Local 802 Wins Associate Conductor Arbitration
Ends Two-Year Dispute With League of American Theater and Producers
Volume C, No. 11November, 2000
An arbitrator has ruled that payment of the Associate Conductor premium on Broadway is required for every performance, vindicating Local 802’s position in a dispute with the League of American Theatre and Producers that began almost two years earlier. The strongly-worded decision was issued on Sept. 14.
The dispute arose in October 1998, when the theatre manager at the Martin Beck Theatre withheld the AD premium for a musician performing in The Sound of Music whom he deemed to be “not trained” to conduct. Despite 802’s efforts to settle the dispute with this theatre and this production, the dispute escalated.
On April 8, 1999, the League officially notified all its members that they, too, should stop paying the AD premium when, in management’s view, “no one playing during that performance, due either to significant substitutions and/or vacation schedules, is qualified to conduct.” Local 802 immediately filed for arbitration and directed each house contractor to maintain a record of every show for which the AD premium was withheld, and to whom it should be paid.
In making its case to the arbitrator, Local 802 presented the following arguments. First, the Broadway contract language is both clear and unambiguous in requiring that “An Associate Conductor shall be employed for all musical shows.” Secondly, testimony was presented from several house contractors with a total of over 50 years experience on Broadway who all described the longstanding practice of paying this premium for every show and every performance. Thirdly, it was argued that it was management’s responsibility to ensure both that a sufficient number of musicians are trained to conduct, and that a trained AD is present for each show. And lastly, it was pointed out that management had made this very proposal – to waive the AD premium when a designated AD was not present for a performance – during the 1997 Broadway negotiations. That proposal was rejected and was not included in the contract.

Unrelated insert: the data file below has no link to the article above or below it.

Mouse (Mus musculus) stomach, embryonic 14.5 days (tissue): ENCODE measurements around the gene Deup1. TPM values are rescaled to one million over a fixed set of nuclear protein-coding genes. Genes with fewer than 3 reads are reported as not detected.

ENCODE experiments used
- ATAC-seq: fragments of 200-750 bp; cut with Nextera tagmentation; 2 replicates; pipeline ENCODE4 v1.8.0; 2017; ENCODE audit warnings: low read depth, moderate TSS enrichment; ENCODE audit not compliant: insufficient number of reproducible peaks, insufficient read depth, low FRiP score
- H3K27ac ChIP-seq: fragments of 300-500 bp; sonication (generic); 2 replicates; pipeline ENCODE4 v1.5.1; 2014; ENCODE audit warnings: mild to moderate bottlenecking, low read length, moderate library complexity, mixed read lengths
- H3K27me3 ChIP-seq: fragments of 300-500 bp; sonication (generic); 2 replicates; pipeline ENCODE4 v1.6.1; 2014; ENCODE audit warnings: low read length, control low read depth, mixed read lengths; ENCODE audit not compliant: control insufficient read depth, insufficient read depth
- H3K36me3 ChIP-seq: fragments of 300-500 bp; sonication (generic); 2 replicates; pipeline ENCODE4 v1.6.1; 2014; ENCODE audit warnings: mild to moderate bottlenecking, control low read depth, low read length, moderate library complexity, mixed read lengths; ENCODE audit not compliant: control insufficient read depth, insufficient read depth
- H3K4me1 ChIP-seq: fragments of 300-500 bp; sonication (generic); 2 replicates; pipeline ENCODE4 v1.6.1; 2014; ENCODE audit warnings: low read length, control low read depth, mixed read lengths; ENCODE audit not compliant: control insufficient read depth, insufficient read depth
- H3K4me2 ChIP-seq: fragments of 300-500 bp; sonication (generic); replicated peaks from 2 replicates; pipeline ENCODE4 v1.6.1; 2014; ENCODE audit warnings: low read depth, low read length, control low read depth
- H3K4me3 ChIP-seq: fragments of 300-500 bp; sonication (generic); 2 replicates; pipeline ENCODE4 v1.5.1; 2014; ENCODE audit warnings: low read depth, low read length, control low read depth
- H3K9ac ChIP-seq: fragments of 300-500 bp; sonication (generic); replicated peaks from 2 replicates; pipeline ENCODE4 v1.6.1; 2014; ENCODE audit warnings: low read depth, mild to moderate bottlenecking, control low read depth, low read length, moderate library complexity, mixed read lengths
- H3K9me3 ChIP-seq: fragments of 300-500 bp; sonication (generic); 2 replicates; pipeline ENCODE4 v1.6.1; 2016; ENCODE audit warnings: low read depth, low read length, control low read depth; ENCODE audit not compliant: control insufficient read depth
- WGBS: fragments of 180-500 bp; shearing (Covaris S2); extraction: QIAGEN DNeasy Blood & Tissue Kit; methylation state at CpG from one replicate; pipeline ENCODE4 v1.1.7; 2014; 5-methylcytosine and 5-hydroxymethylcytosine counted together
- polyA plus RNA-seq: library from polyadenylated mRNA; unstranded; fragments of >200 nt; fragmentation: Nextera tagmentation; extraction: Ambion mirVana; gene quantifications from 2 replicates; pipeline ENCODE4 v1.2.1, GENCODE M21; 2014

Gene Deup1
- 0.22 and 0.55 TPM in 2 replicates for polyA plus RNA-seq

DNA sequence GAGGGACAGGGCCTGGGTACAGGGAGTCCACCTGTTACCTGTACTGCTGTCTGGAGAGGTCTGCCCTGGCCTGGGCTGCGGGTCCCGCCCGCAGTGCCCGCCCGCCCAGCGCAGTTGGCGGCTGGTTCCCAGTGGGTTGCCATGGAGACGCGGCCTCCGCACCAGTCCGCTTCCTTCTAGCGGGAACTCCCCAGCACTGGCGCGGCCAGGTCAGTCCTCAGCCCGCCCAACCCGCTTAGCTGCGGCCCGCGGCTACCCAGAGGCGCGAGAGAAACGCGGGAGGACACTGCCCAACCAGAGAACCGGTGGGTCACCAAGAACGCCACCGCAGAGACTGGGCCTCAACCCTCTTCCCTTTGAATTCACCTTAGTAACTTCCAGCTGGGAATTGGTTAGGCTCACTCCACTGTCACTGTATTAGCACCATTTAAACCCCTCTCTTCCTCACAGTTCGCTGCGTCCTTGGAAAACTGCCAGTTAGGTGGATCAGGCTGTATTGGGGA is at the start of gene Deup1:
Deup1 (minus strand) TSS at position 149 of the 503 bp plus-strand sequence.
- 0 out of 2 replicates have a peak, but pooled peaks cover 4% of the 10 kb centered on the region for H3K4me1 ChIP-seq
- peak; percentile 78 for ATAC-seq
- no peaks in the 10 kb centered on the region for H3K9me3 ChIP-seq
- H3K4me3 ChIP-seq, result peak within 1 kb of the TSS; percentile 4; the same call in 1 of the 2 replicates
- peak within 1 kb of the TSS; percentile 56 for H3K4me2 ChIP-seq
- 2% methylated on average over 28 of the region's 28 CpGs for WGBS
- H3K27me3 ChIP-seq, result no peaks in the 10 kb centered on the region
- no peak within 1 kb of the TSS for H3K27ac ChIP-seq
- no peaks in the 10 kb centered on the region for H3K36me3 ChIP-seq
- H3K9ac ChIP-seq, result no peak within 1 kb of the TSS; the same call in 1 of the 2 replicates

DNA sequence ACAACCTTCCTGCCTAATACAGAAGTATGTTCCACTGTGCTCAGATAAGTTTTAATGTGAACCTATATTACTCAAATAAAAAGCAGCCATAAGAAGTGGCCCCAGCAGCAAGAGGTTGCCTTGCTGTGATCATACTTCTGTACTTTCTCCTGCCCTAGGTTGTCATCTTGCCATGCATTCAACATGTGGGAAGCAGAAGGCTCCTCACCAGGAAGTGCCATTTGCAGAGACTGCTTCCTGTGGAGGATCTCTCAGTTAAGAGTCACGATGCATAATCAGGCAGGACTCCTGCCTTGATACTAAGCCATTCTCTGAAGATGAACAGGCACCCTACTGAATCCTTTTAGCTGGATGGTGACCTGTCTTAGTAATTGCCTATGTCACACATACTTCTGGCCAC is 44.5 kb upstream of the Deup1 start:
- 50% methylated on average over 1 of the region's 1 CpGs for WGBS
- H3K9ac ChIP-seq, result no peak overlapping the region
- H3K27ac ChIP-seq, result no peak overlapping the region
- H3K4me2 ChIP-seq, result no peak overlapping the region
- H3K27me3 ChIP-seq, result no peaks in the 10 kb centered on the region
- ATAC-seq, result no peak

Based on this preponderance of evidence and testimony, the arbitrator ruled not only that the premium should be paid for the disputed Oct. 25, 1998, performance of The Sound of Music, but also for every other show since that time for which the premium had been withheld. The ruling also directed that the League “make available all necessary records for the Union’s inspection” in order to implement the decision.
Local 802 has asked house contractor in all shows that were running during April 1998, or that opened after that time, to submit payroll reports to their house manager and to Local 802 indicating the performances for which no AD premium was paid, the premium owed, and the individual to be paid.
“I hope that this decision helps bring an end to the rash of grievances and arbitrations we have faced on Broadway over the last three years,” Local 802 President Moriarity told Allegro. “Our relationship with the League ought to be sound enough to resolve these kinds of disputes short of the arbitration process.”